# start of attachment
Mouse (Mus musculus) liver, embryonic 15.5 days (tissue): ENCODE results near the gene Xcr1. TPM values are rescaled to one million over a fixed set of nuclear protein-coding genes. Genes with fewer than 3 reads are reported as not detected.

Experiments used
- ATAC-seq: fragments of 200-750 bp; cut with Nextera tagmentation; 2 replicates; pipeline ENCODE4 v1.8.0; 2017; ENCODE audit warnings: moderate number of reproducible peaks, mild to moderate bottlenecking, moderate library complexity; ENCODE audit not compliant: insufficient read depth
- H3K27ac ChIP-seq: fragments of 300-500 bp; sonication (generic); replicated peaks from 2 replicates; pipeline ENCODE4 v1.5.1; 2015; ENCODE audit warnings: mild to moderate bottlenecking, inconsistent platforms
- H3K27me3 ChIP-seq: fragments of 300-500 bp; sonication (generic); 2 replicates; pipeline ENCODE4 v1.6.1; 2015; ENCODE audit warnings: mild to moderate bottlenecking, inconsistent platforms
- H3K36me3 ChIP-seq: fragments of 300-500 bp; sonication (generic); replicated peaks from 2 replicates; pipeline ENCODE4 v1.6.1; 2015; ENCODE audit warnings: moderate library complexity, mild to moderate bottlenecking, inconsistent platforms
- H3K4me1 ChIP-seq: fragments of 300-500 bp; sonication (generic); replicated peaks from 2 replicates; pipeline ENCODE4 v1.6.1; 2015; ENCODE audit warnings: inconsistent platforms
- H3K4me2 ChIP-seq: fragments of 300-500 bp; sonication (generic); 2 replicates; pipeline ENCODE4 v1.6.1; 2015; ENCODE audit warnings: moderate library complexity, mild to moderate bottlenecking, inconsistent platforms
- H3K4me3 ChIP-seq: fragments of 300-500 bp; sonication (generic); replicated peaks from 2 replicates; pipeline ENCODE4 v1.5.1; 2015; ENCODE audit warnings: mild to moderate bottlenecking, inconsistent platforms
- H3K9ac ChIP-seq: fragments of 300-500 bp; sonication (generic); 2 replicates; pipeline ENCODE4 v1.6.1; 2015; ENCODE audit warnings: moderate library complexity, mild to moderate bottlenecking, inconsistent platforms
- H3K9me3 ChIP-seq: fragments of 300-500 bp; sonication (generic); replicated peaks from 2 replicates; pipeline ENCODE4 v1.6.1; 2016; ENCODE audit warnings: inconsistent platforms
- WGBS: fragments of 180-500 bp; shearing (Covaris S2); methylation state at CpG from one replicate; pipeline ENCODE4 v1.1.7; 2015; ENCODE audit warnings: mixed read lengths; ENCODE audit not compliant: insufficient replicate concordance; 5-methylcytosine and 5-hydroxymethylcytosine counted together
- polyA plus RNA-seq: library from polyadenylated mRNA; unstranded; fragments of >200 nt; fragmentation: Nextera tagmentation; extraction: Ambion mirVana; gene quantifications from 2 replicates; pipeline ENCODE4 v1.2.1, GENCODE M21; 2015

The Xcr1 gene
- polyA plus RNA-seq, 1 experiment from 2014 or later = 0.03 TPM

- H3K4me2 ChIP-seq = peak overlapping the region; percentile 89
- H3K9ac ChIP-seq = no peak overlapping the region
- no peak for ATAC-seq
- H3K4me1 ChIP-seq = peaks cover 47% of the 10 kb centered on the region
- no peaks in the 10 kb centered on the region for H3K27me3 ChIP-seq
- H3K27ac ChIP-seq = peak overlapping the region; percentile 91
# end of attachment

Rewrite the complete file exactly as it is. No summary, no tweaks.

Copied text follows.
Mouse (Mus musculus) liver, embryonic 15.5 days (tissue): ENCODE results near the gene Xcr1. TPM values are rescaled to one million over a fixed set of nuclear protein-coding genes. Genes with fewer than 3 reads are reported as not detected.

Experiments used
- ATAC-seq: fragments of 200-750 bp; cut with Nextera tagmentation; 2 replicates; pipeline ENCODE4 v1.8.0; 2017; ENCODE audit warnings: moderate number of reproducible peaks, mild to moderate bottlenecking, moderate library complexity; ENCODE audit not compliant: insufficient read depth
- H3K27ac ChIP-seq: fragments of 300-500 bp; sonication (generic); replicated peaks from 2 replicates; pipeline ENCODE4 v1.5.1; 2015; ENCODE audit warnings: mild to moderate bottlenecking, inconsistent platforms
- H3K27me3 ChIP-seq: fragments of 300-500 bp; sonication (generic); 2 replicates; pipeline ENCODE4 v1.6.1; 2015; ENCODE audit warnings: mild to moderate bottlenecking, inconsistent platforms
- H3K36me3 ChIP-seq: fragments of 300-500 bp; sonication (generic); replicated peaks from 2 replicates; pipeline ENCODE4 v1.6.1; 2015; ENCODE audit warnings: moderate library complexity, mild to moderate bottlenecking, inconsistent platforms
- H3K4me1 ChIP-seq: fragments of 300-500 bp; sonication (generic); replicated peaks from 2 replicates; pipeline ENCODE4 v1.6.1; 2015; ENCODE audit warnings: inconsistent platforms
- H3K4me2 ChIP-seq: fragments of 300-500 bp; sonication (generic); 2 replicates; pipeline ENCODE4 v1.6.1; 2015; ENCODE audit warnings: moderate library complexity, mild to moderate bottlenecking, inconsistent platforms
- H3K4me3 ChIP-seq: fragments of 300-500 bp; sonication (generic); replicated peaks from 2 replicates; pipeline ENCODE4 v1.5.1; 2015; ENCODE audit warnings: mild to moderate bottlenecking, inconsistent platforms
- H3K9ac ChIP-seq: fragments of 300-500 bp; sonication (generic); 2 replicates; pipeline ENCODE4 v1.6.1; 2015; ENCODE audit warnings: moderate library complexity, mild to moderate bottlenecking, inconsistent platforms
- H3K9me3 ChIP-seq: fragments of 300-500 bp; sonication (generic); replicated peaks from 2 replicates; pipeline ENCODE4 v1.6.1; 2016; ENCODE audit warnings: inconsistent platforms
- WGBS: fragments of 180-500 bp; shearing (Covaris S2); methylation state at CpG from one replicate; pipeline ENCODE4 v1.1.7; 2015; ENCODE audit warnings: mixed read lengths; ENCODE audit not compliant: insufficient replicate concordance; 5-methylcytosine and 5-hydroxymethylcytosine counted together
- polyA plus RNA-seq: library from polyadenylated mRNA; unstranded; fragments of >200 nt; fragmentation: Nextera tagmentation; extraction: Ambion mirVana; gene quantifications from 2 replicates; pipeline ENCODE4 v1.2.1, GENCODE M21; 2015

The Xcr1 gene
- polyA plus RNA-seq, 1 experiment from 2014 or later = 0.03 TPM

- H3K4me2 ChIP-seq = peak overlapping the region; percentile 89
- H3K9ac ChIP-seq = no peak overlapping the region
- no peak for ATAC-seq
- H3K4me1 ChIP-seq = peaks cover 47% of the 10 kb centered on the region
- no peaks in the 10 kb centered on the region for H3K27me3 ChIP-seq
- H3K27ac ChIP-seq = peak overlapping the region; percentile 91